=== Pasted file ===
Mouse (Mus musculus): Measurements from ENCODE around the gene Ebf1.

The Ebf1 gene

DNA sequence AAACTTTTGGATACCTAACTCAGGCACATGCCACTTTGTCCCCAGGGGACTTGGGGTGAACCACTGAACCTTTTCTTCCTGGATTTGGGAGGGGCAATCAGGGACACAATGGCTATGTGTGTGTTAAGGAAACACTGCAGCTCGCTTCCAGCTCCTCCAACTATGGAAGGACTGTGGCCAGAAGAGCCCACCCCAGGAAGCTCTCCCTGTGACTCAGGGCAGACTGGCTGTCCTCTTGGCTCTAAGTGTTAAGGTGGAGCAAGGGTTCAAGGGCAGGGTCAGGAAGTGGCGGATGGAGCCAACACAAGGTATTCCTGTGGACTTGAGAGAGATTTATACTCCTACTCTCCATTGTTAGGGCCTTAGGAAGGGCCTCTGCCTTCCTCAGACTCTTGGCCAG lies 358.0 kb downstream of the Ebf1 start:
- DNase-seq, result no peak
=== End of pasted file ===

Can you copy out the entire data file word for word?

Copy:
Mouse (Mus musculus): Measurements from ENCODE around the gene Ebf1.

The Ebf1 gene

DNA sequence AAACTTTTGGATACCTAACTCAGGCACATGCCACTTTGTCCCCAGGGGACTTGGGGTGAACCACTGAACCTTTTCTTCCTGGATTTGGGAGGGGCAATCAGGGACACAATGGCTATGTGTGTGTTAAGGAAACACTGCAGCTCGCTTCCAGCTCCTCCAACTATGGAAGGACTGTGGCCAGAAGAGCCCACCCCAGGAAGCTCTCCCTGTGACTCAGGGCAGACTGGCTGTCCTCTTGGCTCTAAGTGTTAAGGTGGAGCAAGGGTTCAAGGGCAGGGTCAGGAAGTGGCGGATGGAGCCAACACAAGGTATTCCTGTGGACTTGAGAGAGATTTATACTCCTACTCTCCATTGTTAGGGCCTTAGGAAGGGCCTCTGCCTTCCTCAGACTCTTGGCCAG lies 358.0 kb downstream of the Ebf1 start:
- DNase-seq, result no peak